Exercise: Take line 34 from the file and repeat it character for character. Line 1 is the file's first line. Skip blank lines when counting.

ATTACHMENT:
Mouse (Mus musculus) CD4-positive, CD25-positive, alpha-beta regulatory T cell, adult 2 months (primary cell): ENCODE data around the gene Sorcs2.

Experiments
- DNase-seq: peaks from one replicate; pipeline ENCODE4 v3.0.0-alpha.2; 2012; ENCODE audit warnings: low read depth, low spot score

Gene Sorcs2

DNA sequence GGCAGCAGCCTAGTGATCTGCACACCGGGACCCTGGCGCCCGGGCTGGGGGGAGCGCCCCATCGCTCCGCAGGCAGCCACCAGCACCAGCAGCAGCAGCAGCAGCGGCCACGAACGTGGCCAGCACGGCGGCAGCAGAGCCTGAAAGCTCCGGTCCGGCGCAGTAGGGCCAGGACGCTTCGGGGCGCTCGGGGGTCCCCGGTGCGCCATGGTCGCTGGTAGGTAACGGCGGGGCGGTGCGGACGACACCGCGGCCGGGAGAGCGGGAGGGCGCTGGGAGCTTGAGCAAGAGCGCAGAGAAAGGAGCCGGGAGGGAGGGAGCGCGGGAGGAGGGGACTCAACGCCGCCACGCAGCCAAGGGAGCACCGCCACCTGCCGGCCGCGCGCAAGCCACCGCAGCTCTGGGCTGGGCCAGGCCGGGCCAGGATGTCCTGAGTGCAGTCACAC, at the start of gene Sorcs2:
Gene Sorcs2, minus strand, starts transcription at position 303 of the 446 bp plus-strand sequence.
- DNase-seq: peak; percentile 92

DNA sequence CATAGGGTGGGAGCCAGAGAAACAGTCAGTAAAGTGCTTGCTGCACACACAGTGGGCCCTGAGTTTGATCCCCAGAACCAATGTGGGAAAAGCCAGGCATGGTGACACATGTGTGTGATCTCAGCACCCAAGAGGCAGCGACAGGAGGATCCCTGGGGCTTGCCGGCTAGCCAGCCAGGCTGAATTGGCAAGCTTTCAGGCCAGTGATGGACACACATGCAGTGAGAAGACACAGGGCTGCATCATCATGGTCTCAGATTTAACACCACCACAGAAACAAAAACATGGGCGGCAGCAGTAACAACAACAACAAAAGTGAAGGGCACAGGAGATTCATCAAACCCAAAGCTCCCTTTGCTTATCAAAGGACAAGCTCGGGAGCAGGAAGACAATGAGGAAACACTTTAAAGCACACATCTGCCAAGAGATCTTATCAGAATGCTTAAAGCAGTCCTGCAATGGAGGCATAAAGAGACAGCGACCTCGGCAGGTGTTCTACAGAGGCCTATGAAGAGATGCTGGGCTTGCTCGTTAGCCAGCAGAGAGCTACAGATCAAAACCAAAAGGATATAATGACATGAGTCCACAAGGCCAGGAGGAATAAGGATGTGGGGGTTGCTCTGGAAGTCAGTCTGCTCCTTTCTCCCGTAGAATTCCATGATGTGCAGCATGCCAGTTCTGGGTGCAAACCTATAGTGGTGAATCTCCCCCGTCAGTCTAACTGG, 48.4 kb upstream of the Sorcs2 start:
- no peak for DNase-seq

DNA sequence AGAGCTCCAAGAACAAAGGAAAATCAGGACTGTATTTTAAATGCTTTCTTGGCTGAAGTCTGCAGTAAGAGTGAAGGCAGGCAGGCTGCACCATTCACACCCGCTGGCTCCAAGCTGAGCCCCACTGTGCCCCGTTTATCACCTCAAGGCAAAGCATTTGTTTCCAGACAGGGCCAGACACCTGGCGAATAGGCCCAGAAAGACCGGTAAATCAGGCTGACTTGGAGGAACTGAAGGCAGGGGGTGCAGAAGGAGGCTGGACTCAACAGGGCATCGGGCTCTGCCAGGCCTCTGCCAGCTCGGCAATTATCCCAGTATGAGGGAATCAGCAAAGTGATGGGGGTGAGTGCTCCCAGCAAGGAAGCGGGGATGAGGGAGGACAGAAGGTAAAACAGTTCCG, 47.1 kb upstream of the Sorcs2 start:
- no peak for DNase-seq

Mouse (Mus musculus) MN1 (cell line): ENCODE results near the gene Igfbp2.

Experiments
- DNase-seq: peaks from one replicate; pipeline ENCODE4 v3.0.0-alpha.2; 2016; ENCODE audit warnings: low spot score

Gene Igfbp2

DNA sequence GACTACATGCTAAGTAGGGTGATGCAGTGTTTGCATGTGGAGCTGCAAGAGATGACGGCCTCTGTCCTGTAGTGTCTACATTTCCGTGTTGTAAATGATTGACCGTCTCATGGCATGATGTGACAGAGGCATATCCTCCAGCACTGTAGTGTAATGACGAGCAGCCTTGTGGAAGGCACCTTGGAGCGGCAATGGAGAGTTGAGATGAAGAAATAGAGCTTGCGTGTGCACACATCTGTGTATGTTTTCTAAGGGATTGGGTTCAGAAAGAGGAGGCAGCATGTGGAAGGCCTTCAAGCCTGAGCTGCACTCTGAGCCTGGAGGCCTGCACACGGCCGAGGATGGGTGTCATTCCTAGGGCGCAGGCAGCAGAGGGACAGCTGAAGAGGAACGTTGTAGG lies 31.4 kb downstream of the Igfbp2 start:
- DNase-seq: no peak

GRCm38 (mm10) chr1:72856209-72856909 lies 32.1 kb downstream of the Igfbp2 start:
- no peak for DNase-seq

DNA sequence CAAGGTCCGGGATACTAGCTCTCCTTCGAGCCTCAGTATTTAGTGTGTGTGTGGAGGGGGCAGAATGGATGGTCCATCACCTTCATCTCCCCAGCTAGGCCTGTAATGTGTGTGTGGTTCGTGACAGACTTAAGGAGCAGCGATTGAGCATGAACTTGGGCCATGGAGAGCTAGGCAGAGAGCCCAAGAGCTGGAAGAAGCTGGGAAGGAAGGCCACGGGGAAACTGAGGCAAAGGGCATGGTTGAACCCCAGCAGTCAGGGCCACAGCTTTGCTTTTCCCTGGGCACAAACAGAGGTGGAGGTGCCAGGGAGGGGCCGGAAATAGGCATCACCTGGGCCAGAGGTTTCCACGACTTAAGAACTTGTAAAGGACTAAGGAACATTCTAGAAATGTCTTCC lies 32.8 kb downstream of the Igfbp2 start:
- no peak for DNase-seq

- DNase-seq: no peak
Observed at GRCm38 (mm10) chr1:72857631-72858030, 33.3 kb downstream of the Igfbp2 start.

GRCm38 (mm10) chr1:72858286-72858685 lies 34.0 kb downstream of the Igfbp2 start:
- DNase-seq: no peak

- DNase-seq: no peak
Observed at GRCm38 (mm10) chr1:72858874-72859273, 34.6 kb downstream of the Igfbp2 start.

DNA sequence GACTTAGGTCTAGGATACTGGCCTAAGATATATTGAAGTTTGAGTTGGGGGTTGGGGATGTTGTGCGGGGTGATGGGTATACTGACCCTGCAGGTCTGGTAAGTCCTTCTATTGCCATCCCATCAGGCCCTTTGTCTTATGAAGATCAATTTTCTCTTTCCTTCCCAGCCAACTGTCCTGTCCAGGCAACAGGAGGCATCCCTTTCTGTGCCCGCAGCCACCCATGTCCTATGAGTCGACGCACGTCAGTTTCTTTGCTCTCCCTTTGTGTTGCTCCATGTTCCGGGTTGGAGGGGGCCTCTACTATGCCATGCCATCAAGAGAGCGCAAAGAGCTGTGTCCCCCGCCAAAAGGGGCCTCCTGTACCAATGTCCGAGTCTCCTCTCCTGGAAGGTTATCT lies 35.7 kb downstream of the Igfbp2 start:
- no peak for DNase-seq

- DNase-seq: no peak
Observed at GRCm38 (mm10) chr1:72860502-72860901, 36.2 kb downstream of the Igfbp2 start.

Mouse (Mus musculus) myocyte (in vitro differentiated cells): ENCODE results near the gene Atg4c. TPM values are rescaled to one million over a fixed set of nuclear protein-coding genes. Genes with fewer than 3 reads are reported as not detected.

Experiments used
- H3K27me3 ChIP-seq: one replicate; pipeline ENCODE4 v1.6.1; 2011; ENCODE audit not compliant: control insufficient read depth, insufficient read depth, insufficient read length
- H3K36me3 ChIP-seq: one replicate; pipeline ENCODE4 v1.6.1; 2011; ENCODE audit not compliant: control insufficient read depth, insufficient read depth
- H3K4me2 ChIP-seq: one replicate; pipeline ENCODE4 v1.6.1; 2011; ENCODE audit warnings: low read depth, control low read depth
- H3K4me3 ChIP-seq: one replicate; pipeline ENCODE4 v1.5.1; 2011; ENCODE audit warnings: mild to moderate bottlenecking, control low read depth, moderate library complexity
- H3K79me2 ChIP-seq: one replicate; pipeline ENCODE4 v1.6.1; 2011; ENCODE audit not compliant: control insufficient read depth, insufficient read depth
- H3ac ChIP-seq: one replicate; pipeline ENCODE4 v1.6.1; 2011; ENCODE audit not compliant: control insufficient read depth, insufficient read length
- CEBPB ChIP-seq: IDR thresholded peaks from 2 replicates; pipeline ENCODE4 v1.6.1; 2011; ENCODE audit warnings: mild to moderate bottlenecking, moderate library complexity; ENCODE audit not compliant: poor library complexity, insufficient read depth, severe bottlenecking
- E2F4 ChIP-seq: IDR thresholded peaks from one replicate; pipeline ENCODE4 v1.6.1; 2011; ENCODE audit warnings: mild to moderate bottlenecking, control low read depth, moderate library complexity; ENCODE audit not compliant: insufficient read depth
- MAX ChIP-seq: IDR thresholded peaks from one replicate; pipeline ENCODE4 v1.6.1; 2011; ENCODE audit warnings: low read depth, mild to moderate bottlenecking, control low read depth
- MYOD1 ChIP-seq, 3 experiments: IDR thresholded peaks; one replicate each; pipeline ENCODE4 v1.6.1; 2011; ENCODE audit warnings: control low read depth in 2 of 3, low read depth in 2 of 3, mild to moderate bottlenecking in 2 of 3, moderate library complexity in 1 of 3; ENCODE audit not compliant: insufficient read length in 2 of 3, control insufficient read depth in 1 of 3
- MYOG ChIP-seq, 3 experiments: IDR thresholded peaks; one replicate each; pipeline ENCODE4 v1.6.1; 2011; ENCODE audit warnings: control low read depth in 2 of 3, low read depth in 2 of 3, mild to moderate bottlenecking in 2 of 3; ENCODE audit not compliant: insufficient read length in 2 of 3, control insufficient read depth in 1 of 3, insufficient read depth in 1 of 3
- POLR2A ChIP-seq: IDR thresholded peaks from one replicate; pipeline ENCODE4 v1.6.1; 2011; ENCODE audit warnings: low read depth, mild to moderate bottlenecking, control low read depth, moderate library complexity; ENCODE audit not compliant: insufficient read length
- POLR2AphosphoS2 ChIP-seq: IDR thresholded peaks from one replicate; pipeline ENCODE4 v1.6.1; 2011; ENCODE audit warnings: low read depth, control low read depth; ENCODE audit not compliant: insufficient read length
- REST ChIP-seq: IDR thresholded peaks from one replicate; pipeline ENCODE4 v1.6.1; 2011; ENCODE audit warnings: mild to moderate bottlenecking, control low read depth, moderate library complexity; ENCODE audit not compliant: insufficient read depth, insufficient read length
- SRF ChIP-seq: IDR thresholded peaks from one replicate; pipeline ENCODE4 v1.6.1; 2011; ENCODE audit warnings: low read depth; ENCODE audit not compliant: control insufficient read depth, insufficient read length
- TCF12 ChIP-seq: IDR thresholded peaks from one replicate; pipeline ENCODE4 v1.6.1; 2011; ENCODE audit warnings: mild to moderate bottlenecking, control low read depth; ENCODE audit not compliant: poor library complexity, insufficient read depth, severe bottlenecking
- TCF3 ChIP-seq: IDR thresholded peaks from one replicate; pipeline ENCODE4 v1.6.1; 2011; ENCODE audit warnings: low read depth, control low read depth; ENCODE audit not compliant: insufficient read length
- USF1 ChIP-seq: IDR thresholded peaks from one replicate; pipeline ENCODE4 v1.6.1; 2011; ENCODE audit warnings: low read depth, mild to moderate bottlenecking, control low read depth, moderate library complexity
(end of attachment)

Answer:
- H3K27me3 ChIP-seq: one replicate; pipeline ENCODE4 v1.6.1; 2011; ENCODE audit not compliant: control insufficient read depth, insufficient read depth, insufficient read length